Ruins of Arras cathedral Together with the Battle of Albert, the Battle of Arras formed an attempt by the French to outflank the Germans in a north-westerly movement towards the English Channel - the 'race to the sea'. Designed to outflank the German forces by advancing along a line between Arras and Lens, the attack began on 1 October once sufficient troops had been collected to comprise Maud'huy's new Tenth Army.
Whilst initial progress towards Douai was good, effective counter-attacks by Crown Prince Rupprecht's Sixth Army, transferred from Lorraine, obliged Maud'huy to order a withdrawal.Nevertheless, in the face of heavy attacks by three corps of the German First, Second and Seventh Armies, the French managed to hold on to Arras, although Lens was lost to the Germans on 4 October, by which time fighting had subsided and the line begun to stabilise once again.With the failure of French outflanking manoeuvres at Albert and Arras, activity moved further north towards Flanders, where the Germans saw success.Source firstworldwar.com
Commonwealth War Graves
Lest We Forget
From 1914 to1918 97 men and one woman went to War - 20 men never came home. Read the life history of each man and learn where they diedThose Who Gave Their Lives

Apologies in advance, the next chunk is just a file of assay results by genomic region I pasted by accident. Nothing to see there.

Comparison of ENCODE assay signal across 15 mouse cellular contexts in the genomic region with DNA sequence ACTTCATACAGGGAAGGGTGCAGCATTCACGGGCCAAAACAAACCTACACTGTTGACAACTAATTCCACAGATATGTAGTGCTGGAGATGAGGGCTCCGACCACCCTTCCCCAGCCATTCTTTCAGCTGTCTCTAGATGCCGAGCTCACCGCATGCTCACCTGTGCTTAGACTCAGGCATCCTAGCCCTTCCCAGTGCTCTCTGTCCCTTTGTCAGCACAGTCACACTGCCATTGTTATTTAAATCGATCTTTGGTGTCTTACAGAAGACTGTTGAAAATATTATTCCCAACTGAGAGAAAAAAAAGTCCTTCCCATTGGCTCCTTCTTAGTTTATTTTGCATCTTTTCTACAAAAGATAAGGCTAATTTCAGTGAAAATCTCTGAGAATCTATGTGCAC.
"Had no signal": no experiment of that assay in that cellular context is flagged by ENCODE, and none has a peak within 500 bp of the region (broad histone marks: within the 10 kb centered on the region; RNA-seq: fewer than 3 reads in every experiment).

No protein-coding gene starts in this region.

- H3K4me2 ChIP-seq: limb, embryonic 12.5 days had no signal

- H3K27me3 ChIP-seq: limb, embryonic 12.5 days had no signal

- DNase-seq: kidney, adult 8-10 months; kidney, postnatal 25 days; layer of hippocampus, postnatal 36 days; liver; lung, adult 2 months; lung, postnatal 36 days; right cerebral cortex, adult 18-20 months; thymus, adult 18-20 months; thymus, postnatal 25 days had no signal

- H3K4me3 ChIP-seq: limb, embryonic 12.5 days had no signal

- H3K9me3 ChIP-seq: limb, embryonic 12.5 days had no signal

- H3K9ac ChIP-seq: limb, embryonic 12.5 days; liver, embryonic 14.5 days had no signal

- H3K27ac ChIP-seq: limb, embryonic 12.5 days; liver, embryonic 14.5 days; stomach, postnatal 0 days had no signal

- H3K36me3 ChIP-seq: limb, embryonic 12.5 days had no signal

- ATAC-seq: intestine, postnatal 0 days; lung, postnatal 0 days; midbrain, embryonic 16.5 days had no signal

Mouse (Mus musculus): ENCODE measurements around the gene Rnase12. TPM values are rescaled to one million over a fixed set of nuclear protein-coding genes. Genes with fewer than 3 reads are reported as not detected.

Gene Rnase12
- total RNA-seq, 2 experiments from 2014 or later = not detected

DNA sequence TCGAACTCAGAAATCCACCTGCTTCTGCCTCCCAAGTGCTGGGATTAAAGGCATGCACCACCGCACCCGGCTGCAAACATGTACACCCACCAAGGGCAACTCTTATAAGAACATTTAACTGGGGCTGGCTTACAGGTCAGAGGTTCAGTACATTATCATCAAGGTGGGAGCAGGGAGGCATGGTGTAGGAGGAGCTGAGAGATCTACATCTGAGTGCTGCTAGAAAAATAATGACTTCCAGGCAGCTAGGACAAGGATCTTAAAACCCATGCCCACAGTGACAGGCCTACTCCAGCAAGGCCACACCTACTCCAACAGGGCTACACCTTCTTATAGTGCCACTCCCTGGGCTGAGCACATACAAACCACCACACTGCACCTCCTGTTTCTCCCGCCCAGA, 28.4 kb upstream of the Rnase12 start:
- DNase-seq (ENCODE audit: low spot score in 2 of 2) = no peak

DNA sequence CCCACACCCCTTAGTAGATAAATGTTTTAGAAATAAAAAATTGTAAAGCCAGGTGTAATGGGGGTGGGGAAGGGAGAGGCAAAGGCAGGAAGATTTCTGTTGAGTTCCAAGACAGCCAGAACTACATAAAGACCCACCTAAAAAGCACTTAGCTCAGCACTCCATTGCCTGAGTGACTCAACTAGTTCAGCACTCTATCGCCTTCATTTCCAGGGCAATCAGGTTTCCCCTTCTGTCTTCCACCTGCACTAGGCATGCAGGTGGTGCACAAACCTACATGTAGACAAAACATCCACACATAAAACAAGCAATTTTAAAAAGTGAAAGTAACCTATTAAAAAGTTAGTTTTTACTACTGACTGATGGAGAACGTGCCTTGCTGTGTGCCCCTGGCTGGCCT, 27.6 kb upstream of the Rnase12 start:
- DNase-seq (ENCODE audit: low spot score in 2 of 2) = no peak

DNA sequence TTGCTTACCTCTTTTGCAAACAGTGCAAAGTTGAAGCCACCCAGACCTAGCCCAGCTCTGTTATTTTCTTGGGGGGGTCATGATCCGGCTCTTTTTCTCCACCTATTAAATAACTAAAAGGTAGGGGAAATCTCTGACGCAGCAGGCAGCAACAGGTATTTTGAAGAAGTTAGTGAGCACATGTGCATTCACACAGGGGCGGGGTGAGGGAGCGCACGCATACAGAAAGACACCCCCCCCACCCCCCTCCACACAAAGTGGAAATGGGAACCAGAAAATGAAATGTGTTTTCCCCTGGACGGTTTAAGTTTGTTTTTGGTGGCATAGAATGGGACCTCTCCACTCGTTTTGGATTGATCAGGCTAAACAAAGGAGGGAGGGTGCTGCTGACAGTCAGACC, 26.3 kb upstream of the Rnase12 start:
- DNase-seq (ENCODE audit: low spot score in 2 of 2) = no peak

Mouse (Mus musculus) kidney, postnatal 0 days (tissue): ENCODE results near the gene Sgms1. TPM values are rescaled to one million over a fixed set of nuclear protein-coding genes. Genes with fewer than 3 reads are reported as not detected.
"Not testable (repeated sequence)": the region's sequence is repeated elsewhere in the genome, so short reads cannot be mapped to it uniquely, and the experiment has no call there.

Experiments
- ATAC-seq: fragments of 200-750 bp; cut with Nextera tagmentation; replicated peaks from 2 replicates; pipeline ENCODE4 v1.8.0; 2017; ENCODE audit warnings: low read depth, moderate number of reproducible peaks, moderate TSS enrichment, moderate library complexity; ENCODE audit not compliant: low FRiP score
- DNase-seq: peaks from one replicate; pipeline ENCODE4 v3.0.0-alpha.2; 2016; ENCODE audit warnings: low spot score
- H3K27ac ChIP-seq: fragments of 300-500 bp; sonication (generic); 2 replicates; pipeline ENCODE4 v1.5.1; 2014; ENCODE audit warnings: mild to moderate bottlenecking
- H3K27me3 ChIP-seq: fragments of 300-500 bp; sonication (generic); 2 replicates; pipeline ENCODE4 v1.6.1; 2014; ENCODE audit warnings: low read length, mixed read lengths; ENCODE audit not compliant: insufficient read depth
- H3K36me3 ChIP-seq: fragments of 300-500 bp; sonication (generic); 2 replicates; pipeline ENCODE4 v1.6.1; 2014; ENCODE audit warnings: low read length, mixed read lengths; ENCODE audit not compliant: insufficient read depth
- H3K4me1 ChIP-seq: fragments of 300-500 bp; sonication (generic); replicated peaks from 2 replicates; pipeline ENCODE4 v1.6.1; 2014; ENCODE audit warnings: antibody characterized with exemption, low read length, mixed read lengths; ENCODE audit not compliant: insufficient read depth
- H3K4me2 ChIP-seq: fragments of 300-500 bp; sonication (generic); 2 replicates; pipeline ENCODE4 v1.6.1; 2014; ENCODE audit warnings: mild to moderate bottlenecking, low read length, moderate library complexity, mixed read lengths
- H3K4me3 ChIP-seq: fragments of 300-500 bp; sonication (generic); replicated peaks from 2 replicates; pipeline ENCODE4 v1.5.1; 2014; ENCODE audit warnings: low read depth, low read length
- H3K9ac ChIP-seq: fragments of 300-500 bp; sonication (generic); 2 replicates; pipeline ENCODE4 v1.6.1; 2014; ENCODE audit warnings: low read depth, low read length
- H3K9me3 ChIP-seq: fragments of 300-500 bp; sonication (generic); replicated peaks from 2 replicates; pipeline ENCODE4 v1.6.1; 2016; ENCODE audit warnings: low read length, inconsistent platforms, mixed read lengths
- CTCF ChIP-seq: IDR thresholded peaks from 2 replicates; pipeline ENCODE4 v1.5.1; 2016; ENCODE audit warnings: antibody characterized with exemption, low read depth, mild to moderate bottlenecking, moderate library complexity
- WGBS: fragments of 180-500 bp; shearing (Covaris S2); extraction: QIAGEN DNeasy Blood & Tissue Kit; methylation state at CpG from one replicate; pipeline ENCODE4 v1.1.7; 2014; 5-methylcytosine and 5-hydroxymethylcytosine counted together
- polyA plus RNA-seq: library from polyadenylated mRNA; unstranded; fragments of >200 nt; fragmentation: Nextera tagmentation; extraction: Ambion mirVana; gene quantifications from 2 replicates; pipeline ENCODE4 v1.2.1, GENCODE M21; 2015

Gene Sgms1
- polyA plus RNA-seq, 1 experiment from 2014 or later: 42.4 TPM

Lemsford local History Group WW1 Records
Memories & Letters
Memories from the people of Lemsford Parish – letters from the Front and home and much, much more
Local Parish Magazine
From the Bishop's Hatfield Parish Magazine 1914 to 1918, Church- Social - War Records
Servicemen of Lemsford
War records from 98 men who went to war. We show their memories images and why we should never forget them.
5 Facts the Great War
Battles of WW1
Battle of the Somme1 July - 13 November 1916
The British suffered around 420,000 casualties, the French 195,000 and the Germans around 650,000. Only in the sense of relieving the French at Verdun can the British have claimed any measure of success.
Battle of Passchendaele31 July - 6 November 1917
Passchendaele village lay barely five miles beyond the starting point of his offensive. Having prophesied a decisive success, it had taken over three months, 325,000 Allied and 260,000 German casualties
The First Battle of Ypres, 1914October 19 to November 22, 1914
First Battle of Ypres saw the BEF sustain 7,960 killed, 29,562 wounded, and 17,873 missing, while the French incurred between 50,000 and 85,000 casualties of all types. To the north, the Belgians took 21,562 casualties